Home » SCIENCE » Using Einstein’s Theory, Brightest Galaxy 10000 Million Light Years Away Discovered
The multiple images of the discovered galaxy are indicated by white arrows (bottom right shows the scale of the image in seconds of arc). CREDIT: Hubble Space Telescope (HST)

Using Einstein’s Theory, Brightest Galaxy 10000 Million Light Years Away Discovered

Using Albert Einstein’s gravitational lensing theory, scientists have discovered a galaxy at about 10,000 million light years away but thousand times brighter than the nearest Milky Way.

Anastasio Diaz-Sanches from Polytechnic University of Cartagena (UPCT) in Spain used gravitational lensing phenomenon found by Einstein to magnify the apparent image of the original object.

“Thanks to the gravitational lens” explained Sánchez, “produced by a cluster of galaxies between ourselves and the source, which acts as if it was a telescope, the galaxy appears 11 times bigger and brighter than it really is.” It appears as several images on an arc centred on the densest part of the cluster, known as ‘Einstein Ring’.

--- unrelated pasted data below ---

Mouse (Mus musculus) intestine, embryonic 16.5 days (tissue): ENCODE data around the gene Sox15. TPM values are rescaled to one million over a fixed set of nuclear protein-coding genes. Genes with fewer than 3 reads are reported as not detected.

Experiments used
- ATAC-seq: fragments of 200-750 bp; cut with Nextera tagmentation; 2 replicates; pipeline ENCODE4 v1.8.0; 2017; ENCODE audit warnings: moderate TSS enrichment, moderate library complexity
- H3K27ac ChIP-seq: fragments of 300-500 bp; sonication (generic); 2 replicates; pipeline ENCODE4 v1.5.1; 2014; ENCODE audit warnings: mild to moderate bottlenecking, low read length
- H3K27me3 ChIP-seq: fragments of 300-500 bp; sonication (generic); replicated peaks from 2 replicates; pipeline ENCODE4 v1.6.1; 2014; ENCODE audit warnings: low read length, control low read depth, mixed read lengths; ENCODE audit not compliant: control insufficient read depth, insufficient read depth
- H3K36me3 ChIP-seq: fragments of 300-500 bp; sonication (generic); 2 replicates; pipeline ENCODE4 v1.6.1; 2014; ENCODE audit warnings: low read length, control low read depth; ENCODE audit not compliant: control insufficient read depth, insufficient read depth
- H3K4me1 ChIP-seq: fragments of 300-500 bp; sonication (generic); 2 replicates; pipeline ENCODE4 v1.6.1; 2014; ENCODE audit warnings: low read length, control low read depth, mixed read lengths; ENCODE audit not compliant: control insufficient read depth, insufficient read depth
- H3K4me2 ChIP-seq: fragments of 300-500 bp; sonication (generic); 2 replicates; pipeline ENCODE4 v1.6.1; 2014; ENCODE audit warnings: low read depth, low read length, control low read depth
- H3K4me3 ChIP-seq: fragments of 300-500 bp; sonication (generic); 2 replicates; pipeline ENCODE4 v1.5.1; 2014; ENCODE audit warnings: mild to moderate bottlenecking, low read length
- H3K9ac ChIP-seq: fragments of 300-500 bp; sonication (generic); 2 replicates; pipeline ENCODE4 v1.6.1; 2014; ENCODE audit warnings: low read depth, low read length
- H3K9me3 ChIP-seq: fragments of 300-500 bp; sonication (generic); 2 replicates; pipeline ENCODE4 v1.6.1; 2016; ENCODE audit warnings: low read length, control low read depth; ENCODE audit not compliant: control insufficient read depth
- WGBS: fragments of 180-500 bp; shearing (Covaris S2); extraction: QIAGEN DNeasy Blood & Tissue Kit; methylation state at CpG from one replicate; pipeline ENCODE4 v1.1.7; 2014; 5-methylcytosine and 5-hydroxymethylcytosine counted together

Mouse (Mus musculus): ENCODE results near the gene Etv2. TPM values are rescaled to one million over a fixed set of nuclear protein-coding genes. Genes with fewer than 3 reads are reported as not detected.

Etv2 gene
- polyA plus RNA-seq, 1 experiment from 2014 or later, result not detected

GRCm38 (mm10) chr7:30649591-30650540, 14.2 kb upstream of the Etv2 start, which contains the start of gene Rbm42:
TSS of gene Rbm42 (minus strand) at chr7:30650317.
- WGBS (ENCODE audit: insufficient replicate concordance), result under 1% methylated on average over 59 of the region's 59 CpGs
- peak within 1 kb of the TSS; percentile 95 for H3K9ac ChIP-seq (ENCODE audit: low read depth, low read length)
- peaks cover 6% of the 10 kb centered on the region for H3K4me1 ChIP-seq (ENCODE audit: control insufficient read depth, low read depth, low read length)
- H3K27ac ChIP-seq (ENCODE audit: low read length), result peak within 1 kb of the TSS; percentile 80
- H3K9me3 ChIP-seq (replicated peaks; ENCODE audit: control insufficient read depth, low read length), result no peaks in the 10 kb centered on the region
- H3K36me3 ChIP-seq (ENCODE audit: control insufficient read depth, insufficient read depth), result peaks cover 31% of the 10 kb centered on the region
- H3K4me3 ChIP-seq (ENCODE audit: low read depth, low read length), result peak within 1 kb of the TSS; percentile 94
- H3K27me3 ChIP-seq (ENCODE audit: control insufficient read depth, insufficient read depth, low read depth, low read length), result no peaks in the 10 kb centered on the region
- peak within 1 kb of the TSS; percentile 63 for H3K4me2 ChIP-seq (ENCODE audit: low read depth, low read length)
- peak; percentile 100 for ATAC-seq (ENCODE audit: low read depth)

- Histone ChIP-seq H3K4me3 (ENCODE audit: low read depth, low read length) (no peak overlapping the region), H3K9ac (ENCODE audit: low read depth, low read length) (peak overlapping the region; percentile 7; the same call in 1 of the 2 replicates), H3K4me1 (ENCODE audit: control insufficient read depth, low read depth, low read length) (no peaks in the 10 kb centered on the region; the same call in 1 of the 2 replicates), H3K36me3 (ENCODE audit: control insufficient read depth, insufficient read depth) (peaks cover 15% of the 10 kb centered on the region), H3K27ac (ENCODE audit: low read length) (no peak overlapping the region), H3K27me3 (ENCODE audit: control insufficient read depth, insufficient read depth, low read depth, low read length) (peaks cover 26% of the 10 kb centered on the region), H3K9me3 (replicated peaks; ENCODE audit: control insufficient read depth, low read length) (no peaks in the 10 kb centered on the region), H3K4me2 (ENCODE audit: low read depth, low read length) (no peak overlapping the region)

To measure it they used the Gran Telescopio Canarias at the Roque de los Muchachos Observatory in Garafía, La Palma. The advantage of this type of amplification is that it does not distort the spectral properties of the light, enabling the study of very distant objects as if they were much nearer.

The galaxy is forming stars at a rate of 1,000 solar masses per year, compared to the Milky Way which is forming stars at a rate of some twice a solar mass per year. Susana Iglesias-Groth, co-author of the research said, “This type of objects harbour the most powerful star forming regions known in the universe. The next step will be to study their molecular content”.

The research findings were published in the Astrophysical Journal Letters.

The fact that the galaxy is so bright, its light is gravitationally amplifed, and has multiple images allows us to look into its internal properties, which would otherwise not be possible with such distant galaxies.

“In the future we will be able to make more detailed studies of its star formation using interferometers such ast the Northern Extended Millimeter Array (NOEMA/IRAM),in France, and the Atacama Large Millimeter Array (ALMA), in Chile,” said IAC researcher Helmut Dannerbauer, who is another contributor to the paper.

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